A short new book on becoming an adjunct, Become a Part-Time Professor, got some tough reviews on Twitter over the weekend, with adjuncts objecting to the seemingly carefree existence the book's illustrations suggest are part of the life of those off the tenure track. Illustrations suggest that adjuncts can do their jobs with a laptop from the beach, or from a boat, and don't convey much of the stress one hears from those working as adjuncts. The book is by Lesa Hammond, an administrator at Alliant University, who is also working to create databases to make it easier for colleges to identify potential adjuncts. Some on Twitter were inspired to use the hashtag #clueless. The book also has a YouTube video that conveys some of the tone that is raising eyebrows of those who work off the tenure track.
Via email, Hammond said: "The book is written primarily for professionals who are qualified, but either don’t know how to become an adjunct or who have not considered becoming adjunct faculty. For the right person, a part-time faculty position is a way to help them promote themselves as an expert in their field and it can provide flexibility to live where they want or continue working full-time. The images on the front cover are designed to show that flexibility."
In today’s Academic Minute, Norah Feeny, professor of psychology at Case Western Reserve University, discusses -- and debunks some myths about -- post-traumatic stress disorder. Learn more about the Academic Minute here.
Bryan College, facing enrollment declines, is eliminating 20 of the 173 full-time employee positions, The Times Free Press reported. The college is also halting retirement contributions for a year, and imposing salary cuts on top administrators. The cuts come as some faculty members have already quit the Tennessee evangelical college because of a new statement of faith that they say required such a literal interpretation of the Bible that it was impossible for them to teach and sign the statement.
Colleges need to do a better job of promoting tolerance of diverse ideas, said Michael Bloomberg, the former mayor of New York City, in a Harvard University commencement address Thursday, The Boston Globe reported. Bloomberg cited incidents in which students have questioned selections of commencement speakers or shouted down speakers on campus, and noted that this problem goes beyond campus as well. “Tolerance for other people’s ideas and the freedom to express your own are ... perpetually vulnerable to the tyrannical tendencies of monarchs, mobs, and majorities, and lately we’ve seen those tendencies manifest themselves too often, both on college campuses and in our society," he said. Bloomberg added that “a liberal arts education must not be the art of liberalism."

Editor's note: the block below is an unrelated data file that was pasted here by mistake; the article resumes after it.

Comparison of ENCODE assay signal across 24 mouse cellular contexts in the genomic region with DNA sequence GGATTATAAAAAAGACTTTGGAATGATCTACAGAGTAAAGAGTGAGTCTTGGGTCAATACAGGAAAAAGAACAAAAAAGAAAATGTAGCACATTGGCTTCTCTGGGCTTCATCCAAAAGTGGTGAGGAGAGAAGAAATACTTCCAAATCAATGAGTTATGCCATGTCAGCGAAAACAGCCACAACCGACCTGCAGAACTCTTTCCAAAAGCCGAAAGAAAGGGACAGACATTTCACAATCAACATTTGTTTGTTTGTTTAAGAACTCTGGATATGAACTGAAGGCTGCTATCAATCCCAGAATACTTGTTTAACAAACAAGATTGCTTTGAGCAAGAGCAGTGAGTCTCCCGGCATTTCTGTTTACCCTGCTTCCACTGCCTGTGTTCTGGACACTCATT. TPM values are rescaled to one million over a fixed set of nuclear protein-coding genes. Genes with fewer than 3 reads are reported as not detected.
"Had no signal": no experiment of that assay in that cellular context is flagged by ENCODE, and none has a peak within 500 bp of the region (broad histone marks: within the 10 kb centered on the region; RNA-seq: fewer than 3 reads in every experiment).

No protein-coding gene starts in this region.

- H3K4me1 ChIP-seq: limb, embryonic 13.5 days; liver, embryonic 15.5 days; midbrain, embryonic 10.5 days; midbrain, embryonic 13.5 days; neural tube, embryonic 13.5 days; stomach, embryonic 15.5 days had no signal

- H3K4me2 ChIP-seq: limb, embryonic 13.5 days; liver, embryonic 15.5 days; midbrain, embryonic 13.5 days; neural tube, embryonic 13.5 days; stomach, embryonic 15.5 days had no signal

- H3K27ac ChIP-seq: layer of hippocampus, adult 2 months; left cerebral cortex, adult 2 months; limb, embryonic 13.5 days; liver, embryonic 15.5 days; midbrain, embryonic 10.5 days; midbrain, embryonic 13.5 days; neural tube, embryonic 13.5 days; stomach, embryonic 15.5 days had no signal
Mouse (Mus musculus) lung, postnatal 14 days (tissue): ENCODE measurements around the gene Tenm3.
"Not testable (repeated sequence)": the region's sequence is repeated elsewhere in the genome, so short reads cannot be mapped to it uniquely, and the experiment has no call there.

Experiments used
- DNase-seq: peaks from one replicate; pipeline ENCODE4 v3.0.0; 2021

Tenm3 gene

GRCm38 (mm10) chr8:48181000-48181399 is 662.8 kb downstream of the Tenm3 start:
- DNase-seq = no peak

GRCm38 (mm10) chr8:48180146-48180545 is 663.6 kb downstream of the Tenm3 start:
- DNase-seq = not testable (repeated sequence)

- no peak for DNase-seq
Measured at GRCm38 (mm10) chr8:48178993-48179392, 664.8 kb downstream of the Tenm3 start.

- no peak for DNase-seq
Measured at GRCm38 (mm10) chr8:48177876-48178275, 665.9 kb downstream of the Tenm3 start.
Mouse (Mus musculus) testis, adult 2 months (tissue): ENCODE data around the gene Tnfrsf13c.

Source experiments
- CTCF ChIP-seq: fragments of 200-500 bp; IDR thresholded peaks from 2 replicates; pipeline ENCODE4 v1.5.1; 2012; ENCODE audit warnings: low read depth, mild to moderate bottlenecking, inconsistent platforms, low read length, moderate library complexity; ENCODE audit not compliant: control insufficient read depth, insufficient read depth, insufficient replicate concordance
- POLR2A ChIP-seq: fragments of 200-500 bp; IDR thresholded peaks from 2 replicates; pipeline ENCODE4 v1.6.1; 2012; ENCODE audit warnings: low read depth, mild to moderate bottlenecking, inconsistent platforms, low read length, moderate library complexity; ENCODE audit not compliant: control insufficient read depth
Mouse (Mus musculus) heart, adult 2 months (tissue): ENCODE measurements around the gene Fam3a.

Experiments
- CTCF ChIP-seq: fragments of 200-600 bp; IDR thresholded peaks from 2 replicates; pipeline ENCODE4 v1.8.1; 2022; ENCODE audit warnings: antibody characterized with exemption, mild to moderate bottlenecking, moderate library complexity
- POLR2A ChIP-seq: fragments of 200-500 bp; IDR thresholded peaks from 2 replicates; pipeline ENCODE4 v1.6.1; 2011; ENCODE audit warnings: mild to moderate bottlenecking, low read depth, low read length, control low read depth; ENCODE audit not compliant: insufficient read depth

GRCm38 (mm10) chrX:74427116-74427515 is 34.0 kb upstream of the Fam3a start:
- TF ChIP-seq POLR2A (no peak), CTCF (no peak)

Some Harvard students this spring questioned whether Bloomberg should be invited to speak. They cited the "stop and frisk" police tactic used in New York City while he was mayor. But many other students -- including some who questioned the tactic -- defended his right to speak.
Faculty members at the University of Southern California have elected Ginger Clark, associate professor of clinical education in the university's Rossier School of Education, as president-elect of the Academic Senate. That means she will automatically become president, which is significant because Clark is off the tenure track. Many university governance bodies don't even let non-tenure-track professors have full voting rights, and it is rare for a non-tenure-track professor to lead a senate.
In today's Academic Minute, Peter McGraw of the University of Colorado at Boulder, draws on his work with Caleb Warren and The Humor Research Lab (HuRL) to answer the question: “What makes things humorous?” Learn more about the Academic Minute here.